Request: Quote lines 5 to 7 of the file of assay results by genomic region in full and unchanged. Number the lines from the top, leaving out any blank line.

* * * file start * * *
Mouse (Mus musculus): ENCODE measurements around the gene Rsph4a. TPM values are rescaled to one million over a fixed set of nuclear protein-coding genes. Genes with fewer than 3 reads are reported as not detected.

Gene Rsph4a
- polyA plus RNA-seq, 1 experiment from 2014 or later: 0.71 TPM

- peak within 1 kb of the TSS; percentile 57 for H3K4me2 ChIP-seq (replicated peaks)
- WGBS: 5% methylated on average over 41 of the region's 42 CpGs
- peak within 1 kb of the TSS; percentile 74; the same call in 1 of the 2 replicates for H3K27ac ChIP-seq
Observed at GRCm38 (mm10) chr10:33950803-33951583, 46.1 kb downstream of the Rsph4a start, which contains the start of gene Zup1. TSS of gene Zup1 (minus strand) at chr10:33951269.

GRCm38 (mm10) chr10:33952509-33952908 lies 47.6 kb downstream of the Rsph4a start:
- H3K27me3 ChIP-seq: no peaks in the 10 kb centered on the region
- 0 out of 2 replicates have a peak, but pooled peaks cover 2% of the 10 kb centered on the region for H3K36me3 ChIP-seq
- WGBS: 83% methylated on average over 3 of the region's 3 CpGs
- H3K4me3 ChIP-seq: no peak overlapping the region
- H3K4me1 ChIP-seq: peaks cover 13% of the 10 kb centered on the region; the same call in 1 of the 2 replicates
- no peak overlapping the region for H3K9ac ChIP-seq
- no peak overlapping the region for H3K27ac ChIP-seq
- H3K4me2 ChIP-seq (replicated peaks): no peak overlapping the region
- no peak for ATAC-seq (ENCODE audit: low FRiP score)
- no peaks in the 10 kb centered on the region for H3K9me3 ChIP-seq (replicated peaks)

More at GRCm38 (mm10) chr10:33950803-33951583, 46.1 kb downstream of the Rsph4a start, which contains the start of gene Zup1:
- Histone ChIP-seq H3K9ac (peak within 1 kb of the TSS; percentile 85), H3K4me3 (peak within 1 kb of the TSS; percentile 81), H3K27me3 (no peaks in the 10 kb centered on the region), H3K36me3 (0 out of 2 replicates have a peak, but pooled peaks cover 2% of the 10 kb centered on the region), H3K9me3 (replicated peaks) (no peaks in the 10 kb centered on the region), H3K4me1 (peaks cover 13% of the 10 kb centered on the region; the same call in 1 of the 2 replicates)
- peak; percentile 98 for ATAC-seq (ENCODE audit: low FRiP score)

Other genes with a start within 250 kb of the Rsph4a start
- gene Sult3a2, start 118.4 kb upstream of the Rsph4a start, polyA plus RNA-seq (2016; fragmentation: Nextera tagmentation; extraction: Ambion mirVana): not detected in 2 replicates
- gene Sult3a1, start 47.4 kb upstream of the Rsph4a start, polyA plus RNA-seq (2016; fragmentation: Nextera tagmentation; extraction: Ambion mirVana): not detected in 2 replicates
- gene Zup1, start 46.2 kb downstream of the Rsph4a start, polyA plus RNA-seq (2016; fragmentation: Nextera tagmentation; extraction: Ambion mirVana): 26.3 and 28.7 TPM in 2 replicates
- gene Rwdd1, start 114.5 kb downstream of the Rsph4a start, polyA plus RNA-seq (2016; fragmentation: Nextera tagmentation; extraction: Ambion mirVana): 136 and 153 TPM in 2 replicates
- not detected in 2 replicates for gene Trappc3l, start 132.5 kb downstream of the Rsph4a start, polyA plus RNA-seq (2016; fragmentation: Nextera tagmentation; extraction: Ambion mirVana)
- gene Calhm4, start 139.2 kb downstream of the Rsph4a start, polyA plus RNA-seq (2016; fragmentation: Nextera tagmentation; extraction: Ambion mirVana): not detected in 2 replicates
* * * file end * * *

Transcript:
- WGBS: 5% methylated on average over 41 of the region's 42 CpGs
- peak within 1 kb of the TSS; percentile 74; the same call in 1 of the 2 replicates for H3K27ac ChIP-seq
Observed at GRCm38 (mm10) chr10:33950803-33951583, 46.1 kb downstream of the Rsph4a start, which contains the start of gene Zup1. TSS of gene Zup1 (minus strand) at chr10:33951269.